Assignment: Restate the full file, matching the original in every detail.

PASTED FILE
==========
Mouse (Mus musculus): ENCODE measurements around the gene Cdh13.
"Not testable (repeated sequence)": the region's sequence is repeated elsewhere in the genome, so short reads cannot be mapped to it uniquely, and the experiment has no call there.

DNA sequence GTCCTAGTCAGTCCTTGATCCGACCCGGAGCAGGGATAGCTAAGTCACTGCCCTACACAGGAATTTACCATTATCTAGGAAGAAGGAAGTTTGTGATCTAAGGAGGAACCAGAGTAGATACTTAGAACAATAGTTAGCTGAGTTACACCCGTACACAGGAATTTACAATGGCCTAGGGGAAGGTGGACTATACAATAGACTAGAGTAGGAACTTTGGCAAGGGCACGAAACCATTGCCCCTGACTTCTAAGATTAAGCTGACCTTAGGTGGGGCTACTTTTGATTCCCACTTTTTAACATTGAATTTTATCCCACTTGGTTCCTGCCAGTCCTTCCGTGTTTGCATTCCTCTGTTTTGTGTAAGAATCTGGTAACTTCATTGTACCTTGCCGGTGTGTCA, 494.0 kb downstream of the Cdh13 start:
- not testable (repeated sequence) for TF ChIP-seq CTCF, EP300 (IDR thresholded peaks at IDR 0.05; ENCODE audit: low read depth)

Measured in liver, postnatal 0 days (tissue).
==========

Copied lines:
Mouse (Mus musculus): ENCODE measurements around the gene Cdh13.
"Not testable (repeated sequence)": the region's sequence is repeated elsewhere in the genome, so short reads cannot be mapped to it uniquely, and the experiment has no call there.

DNA sequence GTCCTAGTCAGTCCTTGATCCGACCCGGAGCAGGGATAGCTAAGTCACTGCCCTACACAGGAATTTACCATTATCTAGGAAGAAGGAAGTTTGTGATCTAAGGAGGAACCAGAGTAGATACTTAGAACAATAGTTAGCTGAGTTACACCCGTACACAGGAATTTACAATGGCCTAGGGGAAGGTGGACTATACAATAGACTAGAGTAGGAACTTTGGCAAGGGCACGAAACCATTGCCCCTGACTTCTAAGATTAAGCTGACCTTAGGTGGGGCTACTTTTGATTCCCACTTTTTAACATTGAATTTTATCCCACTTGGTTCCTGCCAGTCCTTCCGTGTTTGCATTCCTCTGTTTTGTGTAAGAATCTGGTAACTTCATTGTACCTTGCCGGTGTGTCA, 494.0 kb downstream of the Cdh13 start:
- not testable (repeated sequence) for TF ChIP-seq CTCF, EP300 (IDR thresholded peaks at IDR 0.05; ENCODE audit: low read depth)

Measured in liver, postnatal 0 days (tissue).